Plotting Music’s Emotional Valence, 1950-2013
You might remember “valence” from high school chemistry. It has to do with how many electrons an atom will lose, gain, or share when it joins with another atom.
Psychologists put a spin on that concept, using the word “valence” to describe whether something is likely to make someone feel happy (positive valence) or sad (negative valence). It’s sort of like the electron sense of the word. Is an event, situation, or experience going to add to your mood, or detract from it? That’s how you can calculate its emotional valence.
Our reaction to music is also emotional. Some of it makes us happy, and some of it makes us sad, with songs falling all across the spectrum between happy and sad.
At The Echo Nest, we analyze audio in all sorts of ways as part of our deep music intelligence. One of the new, experimental ways we’ve been doing this is by valence.
It’s no easy feat to have a computer listen to a song in three seconds and determine its emotional valence, but we’ve figured out how to do it. (One key aspect: We have a music expert classify some sample songs by valence, then use machine-learning to extend those rules to all of the rest of the music in the world, fine tuning as we go.)
So, has music been getting happier or sadder over time? We looked into this a bit in response to a BBC article a couple of weeks ago, but now, we’ve given valence the full audio analysis treatment. The Echo Nest data alchemist Glenn McDonald ran the 5,000 hotttest songs from each year back to 1950, to see how they stack up in terms of emotional valence.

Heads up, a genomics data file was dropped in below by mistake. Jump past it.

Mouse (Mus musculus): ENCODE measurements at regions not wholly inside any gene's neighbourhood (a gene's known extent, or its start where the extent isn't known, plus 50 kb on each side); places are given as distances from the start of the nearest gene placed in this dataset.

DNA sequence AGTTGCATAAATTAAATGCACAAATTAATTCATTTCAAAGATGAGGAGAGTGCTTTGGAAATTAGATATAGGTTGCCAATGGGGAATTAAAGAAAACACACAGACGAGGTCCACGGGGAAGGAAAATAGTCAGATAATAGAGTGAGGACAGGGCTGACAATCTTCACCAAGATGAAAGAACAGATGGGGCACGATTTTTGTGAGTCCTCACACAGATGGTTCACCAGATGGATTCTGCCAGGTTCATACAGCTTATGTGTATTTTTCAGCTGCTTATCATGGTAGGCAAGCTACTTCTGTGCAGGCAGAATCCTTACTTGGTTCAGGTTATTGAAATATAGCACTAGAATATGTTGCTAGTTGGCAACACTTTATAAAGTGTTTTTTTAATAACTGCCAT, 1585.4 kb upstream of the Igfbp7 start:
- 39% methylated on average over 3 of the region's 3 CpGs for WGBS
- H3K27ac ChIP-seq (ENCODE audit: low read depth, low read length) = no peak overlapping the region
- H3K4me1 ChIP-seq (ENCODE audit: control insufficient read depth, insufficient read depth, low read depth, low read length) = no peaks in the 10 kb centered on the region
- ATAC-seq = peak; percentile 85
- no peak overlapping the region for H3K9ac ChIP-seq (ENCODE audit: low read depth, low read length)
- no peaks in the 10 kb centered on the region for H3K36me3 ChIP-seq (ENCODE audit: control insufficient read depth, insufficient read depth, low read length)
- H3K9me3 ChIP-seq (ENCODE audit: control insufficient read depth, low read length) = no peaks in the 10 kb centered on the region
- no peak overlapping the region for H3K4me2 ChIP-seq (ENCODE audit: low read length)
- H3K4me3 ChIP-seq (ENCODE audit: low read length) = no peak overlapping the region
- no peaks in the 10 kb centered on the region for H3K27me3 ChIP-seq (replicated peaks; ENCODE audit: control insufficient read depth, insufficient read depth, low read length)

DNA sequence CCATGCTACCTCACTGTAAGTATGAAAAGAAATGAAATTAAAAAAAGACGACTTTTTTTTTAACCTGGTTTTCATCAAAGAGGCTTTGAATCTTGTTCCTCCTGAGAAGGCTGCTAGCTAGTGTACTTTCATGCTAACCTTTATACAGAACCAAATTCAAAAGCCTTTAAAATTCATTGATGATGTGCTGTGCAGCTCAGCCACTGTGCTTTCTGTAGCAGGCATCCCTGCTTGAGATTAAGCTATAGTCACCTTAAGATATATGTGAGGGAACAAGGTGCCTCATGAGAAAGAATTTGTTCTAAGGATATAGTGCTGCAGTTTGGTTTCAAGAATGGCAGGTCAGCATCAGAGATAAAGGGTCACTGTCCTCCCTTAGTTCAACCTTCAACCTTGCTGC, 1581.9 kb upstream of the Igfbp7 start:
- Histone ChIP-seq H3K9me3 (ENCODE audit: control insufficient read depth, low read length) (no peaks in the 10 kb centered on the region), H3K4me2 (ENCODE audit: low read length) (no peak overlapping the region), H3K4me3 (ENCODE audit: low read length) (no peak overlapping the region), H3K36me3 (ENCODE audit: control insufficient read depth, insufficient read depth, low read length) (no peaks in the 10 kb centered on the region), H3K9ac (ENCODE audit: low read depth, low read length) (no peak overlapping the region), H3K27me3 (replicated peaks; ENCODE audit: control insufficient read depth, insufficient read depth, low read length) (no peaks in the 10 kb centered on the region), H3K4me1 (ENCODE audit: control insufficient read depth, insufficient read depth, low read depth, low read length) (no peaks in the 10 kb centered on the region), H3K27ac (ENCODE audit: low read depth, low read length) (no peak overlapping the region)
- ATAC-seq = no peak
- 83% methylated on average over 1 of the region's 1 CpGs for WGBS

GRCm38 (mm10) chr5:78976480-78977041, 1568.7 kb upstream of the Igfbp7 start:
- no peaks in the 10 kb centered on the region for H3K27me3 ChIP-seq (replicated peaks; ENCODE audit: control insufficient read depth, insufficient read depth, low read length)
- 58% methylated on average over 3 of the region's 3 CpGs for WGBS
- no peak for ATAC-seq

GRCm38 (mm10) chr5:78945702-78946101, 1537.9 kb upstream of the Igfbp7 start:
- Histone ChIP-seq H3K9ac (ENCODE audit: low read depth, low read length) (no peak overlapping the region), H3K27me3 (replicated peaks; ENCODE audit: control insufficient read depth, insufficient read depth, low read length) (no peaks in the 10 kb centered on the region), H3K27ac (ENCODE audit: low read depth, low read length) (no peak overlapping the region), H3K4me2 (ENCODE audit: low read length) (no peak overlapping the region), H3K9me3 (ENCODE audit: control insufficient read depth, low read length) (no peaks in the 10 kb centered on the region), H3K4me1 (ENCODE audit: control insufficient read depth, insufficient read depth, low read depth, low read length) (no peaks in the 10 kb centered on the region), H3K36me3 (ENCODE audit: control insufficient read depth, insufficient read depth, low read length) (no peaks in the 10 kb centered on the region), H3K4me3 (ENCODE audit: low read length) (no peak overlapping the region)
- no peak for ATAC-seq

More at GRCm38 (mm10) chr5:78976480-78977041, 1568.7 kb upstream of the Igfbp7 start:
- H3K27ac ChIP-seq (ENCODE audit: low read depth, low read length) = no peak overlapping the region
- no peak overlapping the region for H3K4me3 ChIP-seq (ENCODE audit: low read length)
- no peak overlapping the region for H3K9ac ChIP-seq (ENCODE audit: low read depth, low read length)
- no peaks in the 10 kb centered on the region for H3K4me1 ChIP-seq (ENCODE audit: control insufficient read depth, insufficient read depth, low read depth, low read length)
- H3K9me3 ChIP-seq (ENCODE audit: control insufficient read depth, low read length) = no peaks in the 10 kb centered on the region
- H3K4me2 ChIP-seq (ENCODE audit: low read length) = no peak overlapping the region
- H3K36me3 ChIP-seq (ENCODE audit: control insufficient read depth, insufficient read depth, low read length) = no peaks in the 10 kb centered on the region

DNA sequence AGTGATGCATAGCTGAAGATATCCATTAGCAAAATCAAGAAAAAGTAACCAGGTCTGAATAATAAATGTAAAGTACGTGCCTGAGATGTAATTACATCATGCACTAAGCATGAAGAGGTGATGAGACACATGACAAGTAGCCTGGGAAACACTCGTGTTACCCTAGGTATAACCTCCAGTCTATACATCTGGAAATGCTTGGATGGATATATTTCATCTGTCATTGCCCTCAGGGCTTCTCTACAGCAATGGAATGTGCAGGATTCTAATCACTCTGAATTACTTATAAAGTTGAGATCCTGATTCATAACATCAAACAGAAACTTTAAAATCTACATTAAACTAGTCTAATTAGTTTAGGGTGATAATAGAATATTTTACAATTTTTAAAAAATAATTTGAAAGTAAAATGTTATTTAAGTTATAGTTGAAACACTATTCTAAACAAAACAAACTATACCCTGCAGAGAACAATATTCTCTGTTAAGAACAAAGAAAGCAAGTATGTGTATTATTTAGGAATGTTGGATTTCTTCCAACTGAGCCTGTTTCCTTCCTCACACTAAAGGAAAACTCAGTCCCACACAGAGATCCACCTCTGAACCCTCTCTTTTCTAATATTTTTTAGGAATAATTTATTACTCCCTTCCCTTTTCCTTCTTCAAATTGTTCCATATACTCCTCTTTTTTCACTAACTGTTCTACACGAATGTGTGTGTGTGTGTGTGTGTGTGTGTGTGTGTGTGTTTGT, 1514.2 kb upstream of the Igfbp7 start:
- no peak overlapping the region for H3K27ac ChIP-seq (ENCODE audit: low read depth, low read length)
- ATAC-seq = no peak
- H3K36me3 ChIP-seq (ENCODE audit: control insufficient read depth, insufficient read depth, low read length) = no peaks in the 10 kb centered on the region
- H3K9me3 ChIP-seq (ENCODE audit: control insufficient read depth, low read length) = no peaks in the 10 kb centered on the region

The most notable aspect of this chart is how little it varies. Apparently, regardless of decade, prominent musical styles, or any other factor, we pretty much always like our pop music, on average, right in the middle of happy and sad.
Yes, we see a few spikes — the ’50s oscillated between happy or sad music being preferred — and we’ve seen a general trend towards lower emotional valence since right around the emergence of punk rock, which makes a certain kind of sense. However, overall, the emotional effect of our favorite music has tended right towards the “happy medium” between happy and sad.
Here’s one of the happiest songs identified by our valence attribute:
And here’s one of the saddest (with a very low valence rating):
We have reached the last chapter in our research into audio trends over time, for now anyway. Previous installments:
- From Elvis to Miley, ‘Danceability’ Remains Constant
- Is Music Getting More Energetic Over Time?
- People Liked Their Music Fastest in the ‘80s
- The Loudness War Is Real, and We Can Prove It With Science
- Is Music Really Getting Sadder?
- Acoustic Instruments: A Tale of Two Millennia
- As The Beat Goes On, It Gets More Accurate
- How Pop Music’s ‘Bounciness’ Has Shifted Since 1950
- Research: Music Has Grown Less ‘Organic’ Over Time